RSAF takes part in 17-nation air combat exercise in Australia, gets ‘valuable insights’ on F-35 fighter jet
Singapore is among a bumper crop of countries taking part in Exercise Pitch Black in Darwin.
SINGAPORE: The Republic of Singapore Air Force (RSAF) is learning more about its upcoming F-35 fighter jets while it participates in a multilateral air combat exercise in Australia.
Singapore is part of a bumper crop of 17 countries - including Australia, the United States, United Kingdom, Germany, France, India and Japan - taking part in Exercise Pitch Black, a biennial event being held in Darwin from Aug 19 to Sep 8.
This year’s exercise involves up to 2,500 personnel and 100 aircraft from participating nations “pitting their air combat skills against simulated threats in a challenging and realistic training environment”, the Ministry of Defence (MINDEF) said in a media release on Tuesday (Aug 30).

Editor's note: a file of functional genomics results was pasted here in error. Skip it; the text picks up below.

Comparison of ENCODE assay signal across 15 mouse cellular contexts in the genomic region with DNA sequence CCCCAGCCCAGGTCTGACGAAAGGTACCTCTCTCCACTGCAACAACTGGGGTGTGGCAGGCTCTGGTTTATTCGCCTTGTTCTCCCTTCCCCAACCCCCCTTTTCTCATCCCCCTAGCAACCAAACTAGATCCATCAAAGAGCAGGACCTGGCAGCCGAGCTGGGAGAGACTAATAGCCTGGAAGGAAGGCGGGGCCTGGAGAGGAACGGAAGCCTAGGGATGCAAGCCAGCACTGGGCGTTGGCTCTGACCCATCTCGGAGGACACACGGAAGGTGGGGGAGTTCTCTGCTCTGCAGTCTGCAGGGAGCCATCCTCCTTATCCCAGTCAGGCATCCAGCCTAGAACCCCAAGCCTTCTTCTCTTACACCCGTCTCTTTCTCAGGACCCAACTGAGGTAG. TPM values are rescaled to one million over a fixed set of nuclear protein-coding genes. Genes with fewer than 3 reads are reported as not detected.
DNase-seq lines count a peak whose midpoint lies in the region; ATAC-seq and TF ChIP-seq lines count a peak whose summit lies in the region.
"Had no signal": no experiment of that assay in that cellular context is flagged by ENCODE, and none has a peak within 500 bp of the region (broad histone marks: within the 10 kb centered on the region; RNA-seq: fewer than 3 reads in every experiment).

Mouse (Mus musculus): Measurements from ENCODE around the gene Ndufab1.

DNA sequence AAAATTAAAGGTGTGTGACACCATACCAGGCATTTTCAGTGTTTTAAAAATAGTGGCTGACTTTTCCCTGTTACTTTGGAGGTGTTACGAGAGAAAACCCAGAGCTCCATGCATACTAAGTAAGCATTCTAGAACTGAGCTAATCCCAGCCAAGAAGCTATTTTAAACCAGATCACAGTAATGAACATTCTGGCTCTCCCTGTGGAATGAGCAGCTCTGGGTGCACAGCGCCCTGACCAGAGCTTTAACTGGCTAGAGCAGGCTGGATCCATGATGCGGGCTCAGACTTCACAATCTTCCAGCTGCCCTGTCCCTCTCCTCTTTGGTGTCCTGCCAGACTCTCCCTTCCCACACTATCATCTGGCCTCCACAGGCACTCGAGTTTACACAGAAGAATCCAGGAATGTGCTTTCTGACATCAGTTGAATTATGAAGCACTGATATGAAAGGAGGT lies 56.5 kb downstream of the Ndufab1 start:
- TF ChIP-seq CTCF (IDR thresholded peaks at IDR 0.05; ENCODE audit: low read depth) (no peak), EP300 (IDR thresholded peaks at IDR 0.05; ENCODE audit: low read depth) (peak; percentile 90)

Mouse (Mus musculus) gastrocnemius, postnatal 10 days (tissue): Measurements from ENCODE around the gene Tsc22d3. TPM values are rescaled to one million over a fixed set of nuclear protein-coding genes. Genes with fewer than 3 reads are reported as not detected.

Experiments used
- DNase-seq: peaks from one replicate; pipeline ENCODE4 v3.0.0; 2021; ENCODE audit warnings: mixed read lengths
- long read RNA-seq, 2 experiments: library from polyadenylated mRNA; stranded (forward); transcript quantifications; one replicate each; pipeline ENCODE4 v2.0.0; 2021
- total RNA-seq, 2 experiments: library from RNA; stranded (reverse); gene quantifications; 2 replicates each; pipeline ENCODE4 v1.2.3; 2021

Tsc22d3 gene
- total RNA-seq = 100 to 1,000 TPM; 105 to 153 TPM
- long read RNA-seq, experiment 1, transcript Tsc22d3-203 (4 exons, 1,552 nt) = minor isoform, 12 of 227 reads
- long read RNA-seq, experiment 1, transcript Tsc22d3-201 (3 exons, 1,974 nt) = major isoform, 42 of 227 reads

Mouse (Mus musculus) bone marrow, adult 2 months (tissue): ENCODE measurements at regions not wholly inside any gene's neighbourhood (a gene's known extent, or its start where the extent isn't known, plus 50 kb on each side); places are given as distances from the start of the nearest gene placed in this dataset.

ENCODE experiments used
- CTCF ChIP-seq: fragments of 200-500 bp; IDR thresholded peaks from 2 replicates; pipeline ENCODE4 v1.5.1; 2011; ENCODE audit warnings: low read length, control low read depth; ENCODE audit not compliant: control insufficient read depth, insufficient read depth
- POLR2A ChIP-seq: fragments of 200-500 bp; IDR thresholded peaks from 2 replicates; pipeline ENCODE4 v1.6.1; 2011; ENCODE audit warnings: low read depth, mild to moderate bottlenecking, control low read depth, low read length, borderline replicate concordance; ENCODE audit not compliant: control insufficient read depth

The previous exercise in 2018 had nine nations training across a smaller area, while the 2020 edition was cancelled due to COVID-19.
This year’s training area is 240 nautical miles wide and 300 nautical miles long, at least 20 times larger than RSAF’s usual training area in the South China Sea. The bigger space allows for more realistic and complex scenarios.
The RSAF has deployed 400 personnel, eight F-15SG and eight more F-16D+ fighter aircraft, one Gulfstream 550 airborne early warning aircraft, as well as one A330 multi-role tanker transport taking part for the first time.
This makes RSAF one of the largest participants in terms of manpower and assets, MINDEF said.
RSAF’s exercise director Colonel (COL) Mark Tan, 44, told reporters in a video call from Darwin that the larger number of participants means an increase in aircraft numbers and type, making the exercise more comprehensive and challenging.